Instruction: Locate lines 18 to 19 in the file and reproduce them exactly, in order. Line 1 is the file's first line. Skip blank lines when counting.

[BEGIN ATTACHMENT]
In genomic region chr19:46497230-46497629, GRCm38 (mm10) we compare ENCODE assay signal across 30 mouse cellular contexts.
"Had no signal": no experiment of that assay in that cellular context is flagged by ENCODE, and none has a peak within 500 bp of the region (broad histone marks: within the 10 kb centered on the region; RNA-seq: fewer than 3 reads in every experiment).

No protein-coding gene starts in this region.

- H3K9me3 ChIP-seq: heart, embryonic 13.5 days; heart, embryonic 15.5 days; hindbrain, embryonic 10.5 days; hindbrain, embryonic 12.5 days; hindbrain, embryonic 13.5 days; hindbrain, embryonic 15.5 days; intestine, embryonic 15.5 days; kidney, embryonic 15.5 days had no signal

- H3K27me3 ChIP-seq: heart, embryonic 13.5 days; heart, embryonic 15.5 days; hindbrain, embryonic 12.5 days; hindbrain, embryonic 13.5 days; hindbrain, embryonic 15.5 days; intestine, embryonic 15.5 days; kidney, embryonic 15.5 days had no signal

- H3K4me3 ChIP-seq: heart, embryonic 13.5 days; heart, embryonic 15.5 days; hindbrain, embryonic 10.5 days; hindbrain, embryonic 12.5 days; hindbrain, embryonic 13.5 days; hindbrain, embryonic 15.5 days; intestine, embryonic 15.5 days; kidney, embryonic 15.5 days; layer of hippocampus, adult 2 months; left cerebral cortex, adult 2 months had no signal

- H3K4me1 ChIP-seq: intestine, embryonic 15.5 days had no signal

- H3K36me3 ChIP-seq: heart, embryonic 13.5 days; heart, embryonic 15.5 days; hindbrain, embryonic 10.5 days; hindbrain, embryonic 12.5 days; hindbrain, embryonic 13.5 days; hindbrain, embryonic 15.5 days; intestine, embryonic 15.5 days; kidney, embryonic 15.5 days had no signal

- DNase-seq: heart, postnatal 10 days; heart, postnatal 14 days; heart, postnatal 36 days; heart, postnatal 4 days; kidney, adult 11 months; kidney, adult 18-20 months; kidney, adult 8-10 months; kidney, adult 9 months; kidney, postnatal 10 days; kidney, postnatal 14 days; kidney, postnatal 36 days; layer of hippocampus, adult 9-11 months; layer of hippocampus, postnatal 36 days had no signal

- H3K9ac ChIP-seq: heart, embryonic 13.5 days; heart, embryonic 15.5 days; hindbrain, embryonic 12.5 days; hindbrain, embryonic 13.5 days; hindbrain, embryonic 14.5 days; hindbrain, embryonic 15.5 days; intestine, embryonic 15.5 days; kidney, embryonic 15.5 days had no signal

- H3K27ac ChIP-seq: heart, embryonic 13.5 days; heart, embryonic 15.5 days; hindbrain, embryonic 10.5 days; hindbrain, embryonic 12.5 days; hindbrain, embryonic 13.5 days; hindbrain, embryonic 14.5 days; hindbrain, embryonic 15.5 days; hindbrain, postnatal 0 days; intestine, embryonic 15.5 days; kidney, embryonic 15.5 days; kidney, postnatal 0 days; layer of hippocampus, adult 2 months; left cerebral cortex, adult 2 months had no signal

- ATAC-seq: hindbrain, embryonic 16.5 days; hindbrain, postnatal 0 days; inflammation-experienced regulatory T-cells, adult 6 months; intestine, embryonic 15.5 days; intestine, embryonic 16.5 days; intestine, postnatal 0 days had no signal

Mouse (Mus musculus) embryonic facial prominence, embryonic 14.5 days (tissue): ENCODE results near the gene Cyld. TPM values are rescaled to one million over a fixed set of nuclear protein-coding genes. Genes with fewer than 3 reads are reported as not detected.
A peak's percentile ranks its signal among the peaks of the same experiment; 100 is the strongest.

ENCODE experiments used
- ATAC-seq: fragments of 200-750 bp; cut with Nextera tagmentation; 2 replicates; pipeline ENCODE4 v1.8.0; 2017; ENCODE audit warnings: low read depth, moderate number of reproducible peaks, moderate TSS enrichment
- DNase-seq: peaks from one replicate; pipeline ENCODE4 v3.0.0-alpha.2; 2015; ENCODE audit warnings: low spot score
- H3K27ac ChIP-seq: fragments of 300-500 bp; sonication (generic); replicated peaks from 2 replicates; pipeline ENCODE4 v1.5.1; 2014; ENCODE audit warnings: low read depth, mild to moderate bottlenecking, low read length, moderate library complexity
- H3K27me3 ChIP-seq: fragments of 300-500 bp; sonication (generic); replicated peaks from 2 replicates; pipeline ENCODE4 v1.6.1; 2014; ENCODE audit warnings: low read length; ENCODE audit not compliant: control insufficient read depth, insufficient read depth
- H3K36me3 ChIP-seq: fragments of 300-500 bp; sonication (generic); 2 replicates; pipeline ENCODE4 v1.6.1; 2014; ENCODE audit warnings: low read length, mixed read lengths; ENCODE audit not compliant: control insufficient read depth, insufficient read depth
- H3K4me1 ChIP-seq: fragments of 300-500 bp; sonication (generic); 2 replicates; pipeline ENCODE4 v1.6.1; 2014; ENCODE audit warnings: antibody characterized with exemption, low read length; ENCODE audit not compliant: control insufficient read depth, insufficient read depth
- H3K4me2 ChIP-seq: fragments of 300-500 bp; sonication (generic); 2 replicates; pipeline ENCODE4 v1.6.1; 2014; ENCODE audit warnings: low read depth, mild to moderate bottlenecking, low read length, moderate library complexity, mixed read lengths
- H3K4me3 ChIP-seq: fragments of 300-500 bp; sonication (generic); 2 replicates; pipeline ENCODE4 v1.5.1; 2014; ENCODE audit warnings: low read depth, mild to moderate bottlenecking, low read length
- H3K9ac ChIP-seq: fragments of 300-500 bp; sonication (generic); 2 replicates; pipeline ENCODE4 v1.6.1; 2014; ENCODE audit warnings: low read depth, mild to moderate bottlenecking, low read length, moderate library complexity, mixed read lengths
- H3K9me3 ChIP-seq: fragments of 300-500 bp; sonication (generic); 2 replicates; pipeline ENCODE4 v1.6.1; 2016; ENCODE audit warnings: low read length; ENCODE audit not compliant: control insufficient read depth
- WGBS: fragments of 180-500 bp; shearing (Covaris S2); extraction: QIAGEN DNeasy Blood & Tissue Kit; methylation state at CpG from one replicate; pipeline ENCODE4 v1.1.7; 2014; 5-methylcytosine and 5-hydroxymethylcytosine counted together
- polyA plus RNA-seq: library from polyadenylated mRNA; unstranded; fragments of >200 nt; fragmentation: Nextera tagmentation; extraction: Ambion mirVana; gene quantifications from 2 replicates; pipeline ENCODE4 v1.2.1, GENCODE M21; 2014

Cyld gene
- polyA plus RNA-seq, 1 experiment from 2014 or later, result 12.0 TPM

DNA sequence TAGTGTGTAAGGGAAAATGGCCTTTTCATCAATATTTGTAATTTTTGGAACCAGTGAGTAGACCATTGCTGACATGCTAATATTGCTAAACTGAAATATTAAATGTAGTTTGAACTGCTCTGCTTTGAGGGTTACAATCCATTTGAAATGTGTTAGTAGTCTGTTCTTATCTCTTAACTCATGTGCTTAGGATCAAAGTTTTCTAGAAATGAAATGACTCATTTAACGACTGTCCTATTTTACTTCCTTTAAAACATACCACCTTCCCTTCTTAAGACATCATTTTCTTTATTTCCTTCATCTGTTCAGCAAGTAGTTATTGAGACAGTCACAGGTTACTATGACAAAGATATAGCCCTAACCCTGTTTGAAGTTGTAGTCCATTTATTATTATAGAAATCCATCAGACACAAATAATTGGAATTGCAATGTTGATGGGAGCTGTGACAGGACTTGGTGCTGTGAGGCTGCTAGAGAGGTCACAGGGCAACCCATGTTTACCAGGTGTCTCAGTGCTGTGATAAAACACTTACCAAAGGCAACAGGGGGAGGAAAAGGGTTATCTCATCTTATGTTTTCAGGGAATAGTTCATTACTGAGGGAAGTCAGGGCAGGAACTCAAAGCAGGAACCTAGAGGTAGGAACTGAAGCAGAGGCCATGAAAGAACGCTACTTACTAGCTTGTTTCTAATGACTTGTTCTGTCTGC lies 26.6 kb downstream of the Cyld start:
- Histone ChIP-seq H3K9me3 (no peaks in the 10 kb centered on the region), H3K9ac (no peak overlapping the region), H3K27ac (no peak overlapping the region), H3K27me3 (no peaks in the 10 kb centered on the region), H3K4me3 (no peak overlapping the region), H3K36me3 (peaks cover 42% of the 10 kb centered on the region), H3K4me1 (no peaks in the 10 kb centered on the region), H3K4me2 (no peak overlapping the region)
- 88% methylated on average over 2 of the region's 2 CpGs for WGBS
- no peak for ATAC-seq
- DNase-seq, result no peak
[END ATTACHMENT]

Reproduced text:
- H3K27ac ChIP-seq: fragments of 300-500 bp; sonication (generic); replicated peaks from 2 replicates; pipeline ENCODE4 v1.5.1; 2014; ENCODE audit warnings: low read depth, mild to moderate bottlenecking, low read length, moderate library complexity
- H3K27me3 ChIP-seq: fragments of 300-500 bp; sonication (generic); replicated peaks from 2 replicates; pipeline ENCODE4 v1.6.1; 2014; ENCODE audit warnings: low read length; ENCODE audit not compliant: control insufficient read depth, insufficient read depth